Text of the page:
Beyond Science Fiction Tales

Beyond Science Fiction Tales

Juan A. Barceló (Universitat Autònoma de Barcelona, Spain)
Copyright: © 2009 |Pages: 27
DOI: 10.4018/978-1-59904-489-7.ch010
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Abstract

We have already argued that an automated archaeologist cannot understand past social actions by enumerating every possible outcome of every possible social action. The need to insert all the world within the automated archaeologist’s brain and then maintain every change about is impossible. However, if we cannot introduce the world inside the robot, we may introduce the robot inside the world. What the automated archaeologist would need then is to be situated in the past, and then using observation and attention to learn from human action, because of the complexities of the past, which resist modeling. It leads to a modification of the aphorism espoused by Rodney Brooks (1989): “the past itself should be its own best model.” Consequently, the automated archaeologist must travel to the past to be able to understand why it happened. Only by being situated directly in the past, the automated archaeologist would understand what someone did and why she did it there or elsewhere.
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…by performing better and cheaper, the robots will displace humans from essential roles. Rather quickly, they could displace us from existence.

I’m not as alarmed as many by the latter possibility, since I consider these futures machines our progeny, “mind children” built in our image and likeness, ourselves in more potent form. Like biological children of previous generations, they will embody humanity’s best chance for a long term future. It behaves us to give them every advantage and to bow out when we can no longer contribute. (Moravec, 1998, p. 13)

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The Automated Archaeologist As A Time Machine

We have already argued that an automated archaeologist cannot understand past social actions by enumerating every possible outcome of every possible social action. The need to insert all the world within the automated archaeologist’s brain and then maintain every change about is impossible. However, if we cannot introduce the world inside the robot, we may introduce the robot inside the world. What the automated archaeologist would need then is to be situated in the past, and then using observation and attention to learn from human action, because of the complexities of the past, which resist modeling. It leads to a modification of the aphorism espoused by Rodney Brooks (1989): “the past itself should be its own best model.” Consequently, the automated archaeologist must travel to the past to be able to understand why it happened. Only by being situated directly in the past, the automated archaeologist would understand what someone did and why she did it there or elsewhere.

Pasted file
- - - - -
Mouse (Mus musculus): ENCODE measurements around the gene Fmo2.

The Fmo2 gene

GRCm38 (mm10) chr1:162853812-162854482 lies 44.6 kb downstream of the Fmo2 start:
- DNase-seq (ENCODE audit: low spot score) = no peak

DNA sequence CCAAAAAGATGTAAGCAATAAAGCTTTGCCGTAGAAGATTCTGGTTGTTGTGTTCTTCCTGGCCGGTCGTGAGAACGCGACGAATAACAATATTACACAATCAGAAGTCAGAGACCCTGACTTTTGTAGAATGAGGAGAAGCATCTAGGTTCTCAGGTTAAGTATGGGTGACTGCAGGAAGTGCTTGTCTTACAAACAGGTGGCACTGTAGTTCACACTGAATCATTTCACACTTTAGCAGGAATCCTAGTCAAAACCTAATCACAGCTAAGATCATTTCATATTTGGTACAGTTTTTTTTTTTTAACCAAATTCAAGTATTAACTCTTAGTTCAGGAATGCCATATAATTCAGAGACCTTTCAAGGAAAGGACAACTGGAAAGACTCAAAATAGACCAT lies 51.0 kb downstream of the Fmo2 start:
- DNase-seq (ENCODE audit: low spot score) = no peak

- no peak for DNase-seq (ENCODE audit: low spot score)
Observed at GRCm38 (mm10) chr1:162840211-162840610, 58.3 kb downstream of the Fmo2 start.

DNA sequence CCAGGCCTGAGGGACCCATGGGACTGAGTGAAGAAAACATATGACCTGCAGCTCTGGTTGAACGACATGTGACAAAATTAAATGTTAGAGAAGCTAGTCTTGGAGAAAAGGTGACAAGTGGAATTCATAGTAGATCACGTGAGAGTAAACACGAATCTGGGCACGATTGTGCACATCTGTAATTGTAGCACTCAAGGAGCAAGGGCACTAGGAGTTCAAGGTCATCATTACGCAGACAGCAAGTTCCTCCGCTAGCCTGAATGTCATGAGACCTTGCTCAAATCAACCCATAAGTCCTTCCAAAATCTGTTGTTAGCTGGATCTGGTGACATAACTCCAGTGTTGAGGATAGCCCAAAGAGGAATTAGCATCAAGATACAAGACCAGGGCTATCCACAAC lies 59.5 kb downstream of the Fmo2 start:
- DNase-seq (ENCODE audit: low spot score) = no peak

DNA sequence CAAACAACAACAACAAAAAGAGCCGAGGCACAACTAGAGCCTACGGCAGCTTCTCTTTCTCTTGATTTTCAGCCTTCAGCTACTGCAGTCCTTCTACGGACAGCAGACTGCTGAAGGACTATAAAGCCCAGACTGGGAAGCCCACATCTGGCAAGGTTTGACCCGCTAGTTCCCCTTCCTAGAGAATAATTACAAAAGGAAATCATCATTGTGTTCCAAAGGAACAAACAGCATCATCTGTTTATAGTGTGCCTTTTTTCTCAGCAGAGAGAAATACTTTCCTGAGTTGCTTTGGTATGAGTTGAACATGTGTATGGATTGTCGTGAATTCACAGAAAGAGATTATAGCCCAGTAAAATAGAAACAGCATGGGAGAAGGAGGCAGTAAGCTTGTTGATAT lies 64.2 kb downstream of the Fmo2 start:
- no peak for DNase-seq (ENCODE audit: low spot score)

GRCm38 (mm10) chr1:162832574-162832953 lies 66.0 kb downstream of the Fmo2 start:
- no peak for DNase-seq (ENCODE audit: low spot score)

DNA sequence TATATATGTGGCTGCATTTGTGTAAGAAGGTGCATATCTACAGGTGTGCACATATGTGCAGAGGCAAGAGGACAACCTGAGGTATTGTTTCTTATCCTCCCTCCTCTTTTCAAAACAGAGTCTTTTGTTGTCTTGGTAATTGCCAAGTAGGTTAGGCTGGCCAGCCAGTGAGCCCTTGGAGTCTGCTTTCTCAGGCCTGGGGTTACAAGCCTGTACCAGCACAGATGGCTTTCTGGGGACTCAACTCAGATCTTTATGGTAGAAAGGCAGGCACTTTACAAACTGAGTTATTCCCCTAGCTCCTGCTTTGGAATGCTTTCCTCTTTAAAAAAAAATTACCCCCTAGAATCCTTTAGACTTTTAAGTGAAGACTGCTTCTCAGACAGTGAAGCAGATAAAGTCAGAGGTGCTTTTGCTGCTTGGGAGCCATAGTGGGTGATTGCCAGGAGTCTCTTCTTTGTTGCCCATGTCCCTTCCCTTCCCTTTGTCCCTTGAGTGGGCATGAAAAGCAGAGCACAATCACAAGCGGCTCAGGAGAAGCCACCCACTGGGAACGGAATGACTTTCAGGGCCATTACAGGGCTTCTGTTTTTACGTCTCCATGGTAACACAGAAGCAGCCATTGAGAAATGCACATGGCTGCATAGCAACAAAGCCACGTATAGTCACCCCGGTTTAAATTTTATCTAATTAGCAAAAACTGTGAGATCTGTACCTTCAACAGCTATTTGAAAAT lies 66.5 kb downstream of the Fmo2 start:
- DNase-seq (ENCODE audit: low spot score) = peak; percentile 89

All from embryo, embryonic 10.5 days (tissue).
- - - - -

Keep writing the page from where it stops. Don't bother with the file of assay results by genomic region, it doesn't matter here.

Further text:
This is the classical time machine analogy. If situated in the past, the automated archaeologist would interact with the precise context in which social activity was performed because it would be an integral part of it. Wonderful! Now, the bad news. There is no way of actually going back into the past to test a historical hypothesis. The automated archaeologist exists only in the present, then any activity or action or behavior that happened in the past is now out of its reach. It cannot see in the present what was performed in the past. It can examine only what it perceives within the present, the material objects that surround it, here and now, and, only from these objects, the cognitive robot should infer what it has undergone. Of course, the automated archaeologist can perceive the effects of social activity performed in the past, but these are its actual effects. Social activity in the past cannot be perceived in the present, and then, our machine cannot be situated in the context in which the action was performed.

The impossibility of seeing the past affects not only archaeologists but also any discipline dealing with cause and effect. The past should be transferred to the present if someone pretends to explain the cause of an effect observed in the present. When a pediatrician asks the child’s father what his son ate yesterday, she is doing “history,” because she investigates a temporal dimension to solve a why question: why the child has now stomachache. The pediatrician uses what the father says (a narration in the present about something he saw in the past) to “see” in the present what the child’s ate yesterday. Like medical histories, social researchers have at their disposal texts containing narrative memories existing in the present, but written in the past by real (or supposed) witnesses of past events. In so doing, historians are not traveling themselves to the past, but they build a surrogate of the past, which they interrogate. They are situated in a virtual world extracted from a narration -supposed to be true-, written (or told) by an individual having seen someone doing something in the past, or explaining her intentions when acting. The past is then accessible through the filter of a surrogate built indirectly from personal narratives, written or told in the past and preserved in our present.

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